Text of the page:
SAVE THE PHYSICAL ECONOMY


Erle Frayne D. Argonza

 

[Writ 23 March 2008, Quezon City, MetroManila]

 

Globalization is not only destroying the nation-state. It has also been destroying the ‘physical economy’ that is the economic foundation of the nation-state. All in the name of the greed of the financier oligarchs, who bred the monstrous ‘virtual economy’ founded on predatory finance.

 

The New Nationalism, as contended in my meaty article on the same, argues strongly for a restoration of the physical economy of affected nations. The USA, which produces 22% of the world’s gross economic output, is now in the phase of advanced decay as its physical economy had been looted and eventually destroyed by predatory financiers. There is now way that we citizens of the global community can’t be concerned about this, as the eventual crumbling of this megalithic economy will redound to global economic turbulence that can lead to global war.

 

In East Asia we all witnessed the horror of the economic meltdown in the late 1990s. Though the impact of that meltdown is hardly felt today, we saw the horror of it just the same. We peoples of the region simply felt so helpless as the contagion smelted the mightily growing economies here, beginning by destroying the currencies and ending with the crash of the physical economies.

 

Incidentally, East Asia has a better chance to weather the storms being caused by predatory globalization. The physical economy here has better chances of being secured, even food security has better chances of crystallizing contrasted to the crashing economies of the USA and Europe.

 

The lesson should be clearly read by every development practitioner: destroy not thy physical economy if you want peace and development to go on in sustained levels. Absent the physical economy, and the nation will crumble, leading to civil disturbances and uprisings and even to global conflicts among the world powers.

 

Below is the entire subsection regarding the physical economy culled from the New Nationalism article.

 

Continue to stimulate growth through the ‘physical economy’.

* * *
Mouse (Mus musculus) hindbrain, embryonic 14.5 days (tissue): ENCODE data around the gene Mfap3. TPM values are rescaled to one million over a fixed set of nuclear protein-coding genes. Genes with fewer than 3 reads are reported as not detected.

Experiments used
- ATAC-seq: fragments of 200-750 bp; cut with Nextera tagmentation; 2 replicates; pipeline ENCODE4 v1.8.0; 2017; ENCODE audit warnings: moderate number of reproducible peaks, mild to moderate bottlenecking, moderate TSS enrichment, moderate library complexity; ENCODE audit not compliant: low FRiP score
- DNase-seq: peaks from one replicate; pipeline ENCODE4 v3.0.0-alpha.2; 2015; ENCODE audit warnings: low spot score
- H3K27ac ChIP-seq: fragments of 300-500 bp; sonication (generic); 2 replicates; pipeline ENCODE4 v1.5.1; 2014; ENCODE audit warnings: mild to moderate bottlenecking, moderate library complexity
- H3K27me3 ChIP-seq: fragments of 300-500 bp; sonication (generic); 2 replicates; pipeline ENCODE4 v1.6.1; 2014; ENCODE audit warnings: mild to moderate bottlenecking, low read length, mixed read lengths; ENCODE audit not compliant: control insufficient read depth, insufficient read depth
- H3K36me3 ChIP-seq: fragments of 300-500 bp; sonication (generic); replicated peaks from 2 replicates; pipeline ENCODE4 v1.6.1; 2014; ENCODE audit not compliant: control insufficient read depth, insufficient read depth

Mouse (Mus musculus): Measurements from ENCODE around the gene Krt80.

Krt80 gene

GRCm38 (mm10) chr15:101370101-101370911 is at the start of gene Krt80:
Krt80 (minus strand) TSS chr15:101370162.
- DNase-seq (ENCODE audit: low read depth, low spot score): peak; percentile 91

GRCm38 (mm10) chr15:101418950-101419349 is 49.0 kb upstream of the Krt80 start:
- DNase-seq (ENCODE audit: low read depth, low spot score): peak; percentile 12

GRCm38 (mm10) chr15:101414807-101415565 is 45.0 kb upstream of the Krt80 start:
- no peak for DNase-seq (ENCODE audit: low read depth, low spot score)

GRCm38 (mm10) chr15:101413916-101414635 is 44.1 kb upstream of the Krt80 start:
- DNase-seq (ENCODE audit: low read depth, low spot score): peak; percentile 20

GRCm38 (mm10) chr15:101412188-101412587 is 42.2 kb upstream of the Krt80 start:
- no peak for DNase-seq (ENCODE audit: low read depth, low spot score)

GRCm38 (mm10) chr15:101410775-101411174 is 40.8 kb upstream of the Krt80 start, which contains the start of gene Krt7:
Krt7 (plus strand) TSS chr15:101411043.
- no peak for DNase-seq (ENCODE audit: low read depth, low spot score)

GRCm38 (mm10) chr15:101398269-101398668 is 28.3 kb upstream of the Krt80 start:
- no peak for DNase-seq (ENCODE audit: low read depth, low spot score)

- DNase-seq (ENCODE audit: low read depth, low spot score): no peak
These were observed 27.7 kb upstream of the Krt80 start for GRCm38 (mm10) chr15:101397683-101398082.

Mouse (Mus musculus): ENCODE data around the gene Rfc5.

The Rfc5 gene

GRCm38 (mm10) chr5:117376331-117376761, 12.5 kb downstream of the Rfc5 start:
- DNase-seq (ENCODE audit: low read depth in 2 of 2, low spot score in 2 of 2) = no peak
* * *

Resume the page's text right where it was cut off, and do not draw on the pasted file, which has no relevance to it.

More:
This writer strongly argues that the greatest driver of the economy must be the ‘physical economy’. By ‘physical economy’ we refer to the combination of (a) agriculture, (b) manufacturing, (c) infrastructure, (d) transport and (e) science & technology (S&T) whose results further induce ‘production possibilities’ in the sectors a-d. An economy that is prematurely driven by the service sector, growing at the expense of the physical economy, will create imbalances in the long run, failing in the end to meet the needs of the population. A premature service-driven economy would be subject to manipulations by predatory financiers, who would do everything to destroy the national currencies and consequently the physical economy of the nation as well. An economy driven by derivatives and every kind of speculative pursuit is a ‘virtual economy’ such as what has dominated the USA since the era of Reaganomics.

 

I would hazard the thesis that our national economy moved to a service-driven phase prematurely. Look at all the fiasco after our ‘physical economy’ had rapidly declined in GDP contributions since the early 1990s, as the service economy advanced in its stead! Relatedly, the over-hyped Ramos-era ‘Philippines 2000’ economy was largely a ‘bubble economy’ driven by speculation and portfolio capital, and was more in kinship with the ‘virtual economy’ than any other one. We have not fully recovered from the bursting of that bubble, even as we are now threatened with another bursting of sorts—of the debt bubble, leading to fiscal crisis.

 

It pays to learn our lessons well from out of the immediate past experiences. And the clear message sent forth is: get back to the physical economy and re-stimulate the concerned sectors, while simultaneously perfect those services where we have proved to be competitive, e.g. pre-need sector, retail, restaurant/f&b. We should also strive to learn some key lessons from other countries’ positive experiences such as China’s, whose economy continues to grow enormously, and grow precisely because it is the physical economy that primarily drives it up and lead it—at an enormously rapid rate—towards development maturity, permitting China to outpace the USA’s economy on or before 2014 (using GDP Purchasing Power Parity indexing).

 

Explore posts in the same categories: development studies, economics, education, globalization, human resources management, international business, natural resources engineering, politics, sociology

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